At every stage of life we engage as audience, most usually in the context of social ritual, and its a collective experience. Everybody learns that it’s appropriate to make certain sounds when seeing a new baby, to chant at a football match, to smile and look delighted when watching someone else open a birthday present, and how to make the right noises and facial expressions for accidents and announcements, gauging the reactions of others around us and modifying as necessary.
Audience behaviour is society at its most conventional and least independent (As fascist dictators have always known to everybody’s cost) and this perhaps is one of the reasons why it’s approached with a degree of suspicion and fear. The praise or admonishment of the crowd is a primeval thing, ask any actor who’s been in a controversial play. Effective theatre in all its manifestations is powerful, and needs an audience, and is hard to control, there’s no getting away from that fact. (Retreating behind a cloak of non- hierarchical participation is in my opinion disingenuous as it simply means the auteurs directors and writers are hidden, let’s not kid ourselves that they’re not still there).
Theatre lives or dies by the reaction of the crowd. And a crowd being led by a story is still a crowd being led. A crowd or an audience given a decision, over life or death, or over the outcome of a drama, is very powerful indeed. We were all urging the Emperors thumb up or down in the Coliseum, we’re all urging Simon’s yes in the X factor and the roar of the crowd when the right choice- or the wrong- choice is made is the universal stuff of great drama.
Religious rituals are often active and physical, pilgrims encircling the haag are engaged in a visceral communal experience.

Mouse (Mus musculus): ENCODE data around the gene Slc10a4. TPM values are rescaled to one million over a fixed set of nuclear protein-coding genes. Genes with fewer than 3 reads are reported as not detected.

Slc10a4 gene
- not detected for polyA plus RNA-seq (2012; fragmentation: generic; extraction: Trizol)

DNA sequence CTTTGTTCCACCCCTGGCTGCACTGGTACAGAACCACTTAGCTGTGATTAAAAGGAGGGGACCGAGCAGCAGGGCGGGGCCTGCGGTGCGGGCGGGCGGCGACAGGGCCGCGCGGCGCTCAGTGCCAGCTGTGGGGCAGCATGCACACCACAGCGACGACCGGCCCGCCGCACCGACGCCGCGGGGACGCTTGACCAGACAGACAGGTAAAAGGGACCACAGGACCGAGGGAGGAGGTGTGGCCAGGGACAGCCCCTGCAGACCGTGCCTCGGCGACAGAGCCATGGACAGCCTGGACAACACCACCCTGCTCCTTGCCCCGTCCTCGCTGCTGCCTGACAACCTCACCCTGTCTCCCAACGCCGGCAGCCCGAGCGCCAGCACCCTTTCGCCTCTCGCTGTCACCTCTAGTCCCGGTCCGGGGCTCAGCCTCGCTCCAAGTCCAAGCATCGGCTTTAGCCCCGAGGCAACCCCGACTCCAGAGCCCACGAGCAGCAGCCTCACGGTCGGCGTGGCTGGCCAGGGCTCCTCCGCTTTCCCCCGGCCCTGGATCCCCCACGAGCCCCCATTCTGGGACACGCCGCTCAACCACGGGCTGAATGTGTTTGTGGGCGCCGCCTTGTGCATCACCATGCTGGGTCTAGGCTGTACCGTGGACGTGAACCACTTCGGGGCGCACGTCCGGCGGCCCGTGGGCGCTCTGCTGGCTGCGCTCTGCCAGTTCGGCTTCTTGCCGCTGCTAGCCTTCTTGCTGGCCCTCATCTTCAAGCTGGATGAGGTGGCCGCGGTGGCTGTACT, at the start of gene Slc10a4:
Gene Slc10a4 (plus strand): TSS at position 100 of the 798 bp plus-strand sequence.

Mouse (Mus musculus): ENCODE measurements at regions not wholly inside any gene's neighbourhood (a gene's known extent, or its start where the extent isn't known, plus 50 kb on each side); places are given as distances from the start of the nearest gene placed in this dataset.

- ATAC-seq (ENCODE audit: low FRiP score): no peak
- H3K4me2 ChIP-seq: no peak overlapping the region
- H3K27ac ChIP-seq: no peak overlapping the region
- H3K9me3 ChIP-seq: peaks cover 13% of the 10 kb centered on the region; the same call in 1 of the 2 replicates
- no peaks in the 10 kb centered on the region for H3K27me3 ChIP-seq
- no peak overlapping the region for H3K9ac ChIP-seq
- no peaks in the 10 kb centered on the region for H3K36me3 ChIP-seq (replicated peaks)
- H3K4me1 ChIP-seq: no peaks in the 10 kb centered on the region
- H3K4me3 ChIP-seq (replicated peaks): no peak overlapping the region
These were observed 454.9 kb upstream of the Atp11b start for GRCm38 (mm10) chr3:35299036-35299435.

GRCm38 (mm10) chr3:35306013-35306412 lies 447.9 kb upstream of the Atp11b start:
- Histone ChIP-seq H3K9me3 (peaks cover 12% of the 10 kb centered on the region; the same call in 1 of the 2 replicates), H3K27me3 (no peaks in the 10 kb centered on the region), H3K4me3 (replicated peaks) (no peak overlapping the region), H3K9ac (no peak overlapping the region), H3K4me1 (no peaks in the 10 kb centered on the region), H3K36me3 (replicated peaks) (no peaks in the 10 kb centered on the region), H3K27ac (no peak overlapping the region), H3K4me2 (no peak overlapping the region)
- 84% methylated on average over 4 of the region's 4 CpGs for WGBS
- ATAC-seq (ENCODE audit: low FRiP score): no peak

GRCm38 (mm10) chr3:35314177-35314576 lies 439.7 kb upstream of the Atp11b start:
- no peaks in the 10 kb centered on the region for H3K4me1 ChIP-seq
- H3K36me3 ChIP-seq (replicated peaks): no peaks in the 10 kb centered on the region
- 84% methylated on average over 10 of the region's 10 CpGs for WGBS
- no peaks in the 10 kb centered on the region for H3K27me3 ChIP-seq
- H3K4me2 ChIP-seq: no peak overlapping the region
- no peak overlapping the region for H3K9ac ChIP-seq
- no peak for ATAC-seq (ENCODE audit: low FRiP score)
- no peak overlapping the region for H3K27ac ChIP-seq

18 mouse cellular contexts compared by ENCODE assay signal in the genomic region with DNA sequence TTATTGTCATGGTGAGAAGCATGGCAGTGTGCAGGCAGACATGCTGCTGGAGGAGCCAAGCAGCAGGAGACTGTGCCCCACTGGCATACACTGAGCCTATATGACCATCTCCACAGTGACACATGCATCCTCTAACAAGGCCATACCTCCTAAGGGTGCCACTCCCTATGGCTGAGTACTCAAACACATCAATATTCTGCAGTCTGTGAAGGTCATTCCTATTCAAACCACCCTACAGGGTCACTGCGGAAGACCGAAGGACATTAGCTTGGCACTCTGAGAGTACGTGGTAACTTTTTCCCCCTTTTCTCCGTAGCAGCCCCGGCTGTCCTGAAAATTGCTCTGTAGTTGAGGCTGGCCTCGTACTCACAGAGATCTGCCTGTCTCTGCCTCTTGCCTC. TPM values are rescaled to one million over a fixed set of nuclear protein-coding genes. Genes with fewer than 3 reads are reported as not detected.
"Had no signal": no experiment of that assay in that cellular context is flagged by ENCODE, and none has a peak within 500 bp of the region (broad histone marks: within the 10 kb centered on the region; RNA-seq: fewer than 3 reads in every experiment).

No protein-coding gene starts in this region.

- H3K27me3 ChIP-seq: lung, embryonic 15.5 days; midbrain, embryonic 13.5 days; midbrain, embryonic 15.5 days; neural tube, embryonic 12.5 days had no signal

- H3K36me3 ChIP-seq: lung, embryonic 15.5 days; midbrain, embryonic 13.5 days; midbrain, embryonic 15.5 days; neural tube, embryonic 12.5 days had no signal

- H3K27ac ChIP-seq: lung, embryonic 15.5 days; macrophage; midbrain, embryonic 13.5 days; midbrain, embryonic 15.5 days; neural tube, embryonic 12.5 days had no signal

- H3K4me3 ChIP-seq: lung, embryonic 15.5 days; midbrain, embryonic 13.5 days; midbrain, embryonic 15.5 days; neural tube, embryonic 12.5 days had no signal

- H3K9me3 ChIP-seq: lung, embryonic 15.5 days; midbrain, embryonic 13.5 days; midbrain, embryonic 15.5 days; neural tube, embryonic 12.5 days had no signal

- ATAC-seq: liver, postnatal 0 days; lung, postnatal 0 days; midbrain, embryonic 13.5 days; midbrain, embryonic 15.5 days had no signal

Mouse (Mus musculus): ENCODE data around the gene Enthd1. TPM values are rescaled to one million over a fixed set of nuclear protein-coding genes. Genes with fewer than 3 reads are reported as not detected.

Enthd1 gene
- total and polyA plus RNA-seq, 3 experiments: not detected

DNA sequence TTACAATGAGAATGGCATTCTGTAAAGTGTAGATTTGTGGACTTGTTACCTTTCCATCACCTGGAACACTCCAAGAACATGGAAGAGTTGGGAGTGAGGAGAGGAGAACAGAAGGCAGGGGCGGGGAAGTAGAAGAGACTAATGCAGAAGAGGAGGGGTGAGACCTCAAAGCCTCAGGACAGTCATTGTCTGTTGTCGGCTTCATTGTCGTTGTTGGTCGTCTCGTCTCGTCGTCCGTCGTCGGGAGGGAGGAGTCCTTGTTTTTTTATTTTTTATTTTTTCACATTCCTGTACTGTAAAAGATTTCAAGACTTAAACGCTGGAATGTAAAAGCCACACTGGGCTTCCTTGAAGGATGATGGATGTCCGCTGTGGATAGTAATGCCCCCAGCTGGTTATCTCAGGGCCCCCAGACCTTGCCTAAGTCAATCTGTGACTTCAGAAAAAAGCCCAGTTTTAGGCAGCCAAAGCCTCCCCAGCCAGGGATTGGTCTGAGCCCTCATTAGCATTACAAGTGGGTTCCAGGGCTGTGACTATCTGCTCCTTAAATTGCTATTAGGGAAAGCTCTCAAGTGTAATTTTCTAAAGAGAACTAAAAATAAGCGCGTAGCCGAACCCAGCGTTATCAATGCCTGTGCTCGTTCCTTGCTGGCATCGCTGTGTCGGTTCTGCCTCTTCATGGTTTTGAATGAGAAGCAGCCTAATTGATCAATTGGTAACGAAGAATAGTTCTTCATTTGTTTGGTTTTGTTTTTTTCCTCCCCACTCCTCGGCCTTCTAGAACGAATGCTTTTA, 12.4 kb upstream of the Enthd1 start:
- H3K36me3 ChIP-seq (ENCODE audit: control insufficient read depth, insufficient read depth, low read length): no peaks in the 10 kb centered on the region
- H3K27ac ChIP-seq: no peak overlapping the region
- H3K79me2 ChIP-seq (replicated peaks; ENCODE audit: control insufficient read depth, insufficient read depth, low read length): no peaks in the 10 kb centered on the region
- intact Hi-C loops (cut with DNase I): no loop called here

It’s possible to have an audience with the Pope and doctors still enjoy a healthy front row when operating in theatres.
We aim for a large house when getting married and perhaps an even larger one when leaving for the next room.
At both weddings and funerals the role of audience is clearly defined. In both instances encounterpationists wait for a very long time with good humour, listening, throwing things, eating and drinking and dancing, the sole difference between the two being the direction in which the flowers are hurled.
We know how to behave due to family lore and popular culture, the bulk of the UK population having gained most of its learning for these pivotal life events via Eastenders and Coronation Street.
Everyone knows where they are with these real life happenings where we’re called upon to be audience.
We know what to wear, what to expect, how to behave and that there’s usually something in all of them that is in some way, if not enjoyable, then certainly cathartic.
The issue with theatre and audience right now perhaps is that those expectations and the role isn’t quite so clear and rather than handing over the reins to the audience and balking the question, we need perhaps to make sure that what we’re delivering both inside the buildings and outside is something that people feel ownership and ease with.
Encounterpation will be central to thinking about engagement for I Love You Baby, and it starts with a firm promise never to use that word again.